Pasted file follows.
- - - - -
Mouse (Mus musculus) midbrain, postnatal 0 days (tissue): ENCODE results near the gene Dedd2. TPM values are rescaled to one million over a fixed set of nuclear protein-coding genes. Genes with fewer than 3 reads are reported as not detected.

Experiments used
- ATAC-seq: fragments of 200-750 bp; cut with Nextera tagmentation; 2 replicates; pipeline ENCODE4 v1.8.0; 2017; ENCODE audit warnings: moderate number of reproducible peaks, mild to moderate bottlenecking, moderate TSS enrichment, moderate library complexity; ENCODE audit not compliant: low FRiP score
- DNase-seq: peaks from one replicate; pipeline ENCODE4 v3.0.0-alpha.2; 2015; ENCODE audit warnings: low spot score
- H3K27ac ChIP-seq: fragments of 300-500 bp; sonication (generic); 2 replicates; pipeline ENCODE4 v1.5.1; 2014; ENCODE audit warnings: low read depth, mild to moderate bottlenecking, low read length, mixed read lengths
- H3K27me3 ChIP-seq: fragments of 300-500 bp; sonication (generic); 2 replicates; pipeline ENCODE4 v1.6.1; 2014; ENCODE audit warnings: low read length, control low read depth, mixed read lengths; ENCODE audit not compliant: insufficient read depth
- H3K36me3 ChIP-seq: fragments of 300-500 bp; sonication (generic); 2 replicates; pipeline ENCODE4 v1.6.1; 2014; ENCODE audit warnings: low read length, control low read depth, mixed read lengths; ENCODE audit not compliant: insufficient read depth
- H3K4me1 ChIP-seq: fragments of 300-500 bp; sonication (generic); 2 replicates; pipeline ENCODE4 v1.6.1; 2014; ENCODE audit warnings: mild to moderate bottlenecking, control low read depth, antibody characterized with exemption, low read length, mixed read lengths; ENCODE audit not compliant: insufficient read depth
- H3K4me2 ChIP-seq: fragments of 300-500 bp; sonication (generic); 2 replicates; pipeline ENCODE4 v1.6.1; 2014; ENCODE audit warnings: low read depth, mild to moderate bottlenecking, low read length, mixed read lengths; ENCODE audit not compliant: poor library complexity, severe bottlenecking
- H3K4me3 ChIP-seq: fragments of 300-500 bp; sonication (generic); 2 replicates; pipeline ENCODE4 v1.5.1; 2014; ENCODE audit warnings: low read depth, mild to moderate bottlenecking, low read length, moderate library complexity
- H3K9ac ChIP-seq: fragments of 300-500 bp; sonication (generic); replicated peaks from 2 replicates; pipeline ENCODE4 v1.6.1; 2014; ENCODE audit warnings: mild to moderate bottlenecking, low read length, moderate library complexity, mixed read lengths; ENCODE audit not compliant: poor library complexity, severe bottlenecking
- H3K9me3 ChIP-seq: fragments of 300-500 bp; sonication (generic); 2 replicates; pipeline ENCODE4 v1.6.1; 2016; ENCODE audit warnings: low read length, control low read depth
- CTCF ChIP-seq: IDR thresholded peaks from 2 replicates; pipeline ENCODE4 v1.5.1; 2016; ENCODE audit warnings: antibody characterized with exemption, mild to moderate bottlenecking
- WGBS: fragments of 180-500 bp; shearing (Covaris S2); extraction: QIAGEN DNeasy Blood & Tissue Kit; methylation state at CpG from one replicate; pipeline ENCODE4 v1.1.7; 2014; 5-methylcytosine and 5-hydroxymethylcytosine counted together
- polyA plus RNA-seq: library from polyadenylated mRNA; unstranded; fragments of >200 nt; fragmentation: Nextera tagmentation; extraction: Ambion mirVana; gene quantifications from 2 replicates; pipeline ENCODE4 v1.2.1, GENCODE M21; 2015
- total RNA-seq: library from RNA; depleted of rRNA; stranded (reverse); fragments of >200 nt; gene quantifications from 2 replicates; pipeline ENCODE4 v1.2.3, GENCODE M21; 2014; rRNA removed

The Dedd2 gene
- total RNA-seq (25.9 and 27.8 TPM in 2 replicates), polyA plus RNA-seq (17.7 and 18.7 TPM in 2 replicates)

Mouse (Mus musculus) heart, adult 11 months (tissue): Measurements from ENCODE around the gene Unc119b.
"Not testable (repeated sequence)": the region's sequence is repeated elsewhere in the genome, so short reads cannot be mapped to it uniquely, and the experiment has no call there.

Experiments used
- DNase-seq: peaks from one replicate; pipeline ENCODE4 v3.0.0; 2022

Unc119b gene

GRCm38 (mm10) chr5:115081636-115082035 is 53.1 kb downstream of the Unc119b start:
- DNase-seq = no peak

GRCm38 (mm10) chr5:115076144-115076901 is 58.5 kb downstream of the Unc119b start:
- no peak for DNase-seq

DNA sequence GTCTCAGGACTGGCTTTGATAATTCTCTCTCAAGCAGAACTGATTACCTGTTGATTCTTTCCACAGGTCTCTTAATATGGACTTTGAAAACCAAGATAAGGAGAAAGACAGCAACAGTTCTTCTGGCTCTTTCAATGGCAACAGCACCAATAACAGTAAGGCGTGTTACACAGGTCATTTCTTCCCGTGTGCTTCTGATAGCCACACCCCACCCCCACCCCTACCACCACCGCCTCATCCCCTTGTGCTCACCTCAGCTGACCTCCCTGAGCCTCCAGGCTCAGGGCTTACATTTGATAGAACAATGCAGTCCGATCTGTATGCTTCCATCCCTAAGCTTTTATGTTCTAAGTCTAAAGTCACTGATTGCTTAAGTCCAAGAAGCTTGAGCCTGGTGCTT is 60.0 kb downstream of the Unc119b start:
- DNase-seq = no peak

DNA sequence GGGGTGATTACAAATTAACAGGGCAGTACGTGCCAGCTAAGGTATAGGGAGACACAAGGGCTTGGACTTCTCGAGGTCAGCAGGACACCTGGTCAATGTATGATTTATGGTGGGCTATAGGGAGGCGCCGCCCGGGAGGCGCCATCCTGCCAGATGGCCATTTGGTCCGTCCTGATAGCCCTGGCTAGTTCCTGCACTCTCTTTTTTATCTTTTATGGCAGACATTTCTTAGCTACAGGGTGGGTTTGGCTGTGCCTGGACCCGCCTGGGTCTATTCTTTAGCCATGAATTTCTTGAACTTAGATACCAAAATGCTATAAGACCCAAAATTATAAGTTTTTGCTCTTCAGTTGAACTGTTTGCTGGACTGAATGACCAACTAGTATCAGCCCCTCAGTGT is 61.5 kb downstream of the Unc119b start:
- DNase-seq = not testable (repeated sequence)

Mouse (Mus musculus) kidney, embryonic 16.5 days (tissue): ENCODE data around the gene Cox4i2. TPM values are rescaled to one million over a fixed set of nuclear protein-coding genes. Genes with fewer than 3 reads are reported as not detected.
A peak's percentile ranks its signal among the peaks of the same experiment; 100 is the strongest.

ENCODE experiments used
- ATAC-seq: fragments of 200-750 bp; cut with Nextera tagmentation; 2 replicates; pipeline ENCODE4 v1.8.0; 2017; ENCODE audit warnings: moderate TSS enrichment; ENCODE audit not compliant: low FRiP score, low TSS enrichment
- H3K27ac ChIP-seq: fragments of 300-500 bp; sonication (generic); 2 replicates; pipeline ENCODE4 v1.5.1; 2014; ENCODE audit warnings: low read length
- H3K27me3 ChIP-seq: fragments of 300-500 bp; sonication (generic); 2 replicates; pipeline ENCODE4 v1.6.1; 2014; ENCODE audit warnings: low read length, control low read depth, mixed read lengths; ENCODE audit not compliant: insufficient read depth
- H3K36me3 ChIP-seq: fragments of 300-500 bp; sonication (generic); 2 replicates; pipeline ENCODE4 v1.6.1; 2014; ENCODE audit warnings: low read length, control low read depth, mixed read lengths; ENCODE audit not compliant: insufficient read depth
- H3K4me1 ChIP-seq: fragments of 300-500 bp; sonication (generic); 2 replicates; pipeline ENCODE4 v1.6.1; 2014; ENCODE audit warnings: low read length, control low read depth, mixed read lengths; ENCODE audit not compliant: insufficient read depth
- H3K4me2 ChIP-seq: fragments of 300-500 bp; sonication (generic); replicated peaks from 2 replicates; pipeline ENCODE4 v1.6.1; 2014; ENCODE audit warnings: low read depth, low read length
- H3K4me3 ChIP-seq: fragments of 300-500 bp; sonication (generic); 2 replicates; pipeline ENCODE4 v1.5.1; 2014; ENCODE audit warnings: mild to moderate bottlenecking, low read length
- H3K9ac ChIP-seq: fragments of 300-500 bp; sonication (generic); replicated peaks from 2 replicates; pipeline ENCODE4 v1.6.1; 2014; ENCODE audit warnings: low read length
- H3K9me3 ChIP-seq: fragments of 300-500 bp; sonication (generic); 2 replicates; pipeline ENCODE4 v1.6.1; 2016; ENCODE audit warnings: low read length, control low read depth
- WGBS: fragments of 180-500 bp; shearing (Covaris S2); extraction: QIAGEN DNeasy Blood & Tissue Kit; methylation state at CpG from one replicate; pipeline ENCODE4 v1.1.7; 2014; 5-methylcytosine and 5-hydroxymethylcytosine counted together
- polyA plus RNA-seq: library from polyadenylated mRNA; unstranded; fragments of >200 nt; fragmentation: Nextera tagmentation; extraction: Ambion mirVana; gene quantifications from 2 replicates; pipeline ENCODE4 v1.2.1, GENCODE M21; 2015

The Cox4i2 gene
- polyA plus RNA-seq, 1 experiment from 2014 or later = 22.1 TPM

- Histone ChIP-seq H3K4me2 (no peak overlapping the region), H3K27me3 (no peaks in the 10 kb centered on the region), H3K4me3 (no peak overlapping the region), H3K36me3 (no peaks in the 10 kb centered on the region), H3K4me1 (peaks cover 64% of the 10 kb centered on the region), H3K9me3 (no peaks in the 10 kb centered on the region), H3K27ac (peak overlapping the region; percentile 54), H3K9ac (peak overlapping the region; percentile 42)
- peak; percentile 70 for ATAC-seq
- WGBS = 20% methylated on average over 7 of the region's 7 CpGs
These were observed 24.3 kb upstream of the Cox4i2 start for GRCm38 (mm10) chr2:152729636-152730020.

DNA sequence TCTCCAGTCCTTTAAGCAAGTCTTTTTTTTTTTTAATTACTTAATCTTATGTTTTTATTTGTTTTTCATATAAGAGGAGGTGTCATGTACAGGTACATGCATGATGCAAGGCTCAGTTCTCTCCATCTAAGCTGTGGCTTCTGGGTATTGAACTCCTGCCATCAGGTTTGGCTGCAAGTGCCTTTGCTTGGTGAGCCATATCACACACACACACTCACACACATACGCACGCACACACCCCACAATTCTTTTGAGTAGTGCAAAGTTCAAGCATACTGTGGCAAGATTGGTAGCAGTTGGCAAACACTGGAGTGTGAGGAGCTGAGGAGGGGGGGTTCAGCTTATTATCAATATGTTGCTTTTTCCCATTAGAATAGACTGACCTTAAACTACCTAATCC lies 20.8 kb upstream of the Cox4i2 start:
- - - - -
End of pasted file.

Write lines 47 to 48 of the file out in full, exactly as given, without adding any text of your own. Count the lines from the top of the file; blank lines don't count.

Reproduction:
- polyA plus RNA-seq, 1 experiment from 2014 or later = 22.1 TPM

- Histone ChIP-seq H3K4me2 (no peak overlapping the region), H3K27me3 (no peaks in the 10 kb centered on the region), H3K4me3 (no peak overlapping the region), H3K36me3 (no peaks in the 10 kb centered on the region), H3K4me1 (peaks cover 64% of the 10 kb centered on the region), H3K9me3 (no peaks in the 10 kb centered on the region), H3K27ac (peak overlapping the region; percentile 54), H3K9ac (peak overlapping the region; percentile 42)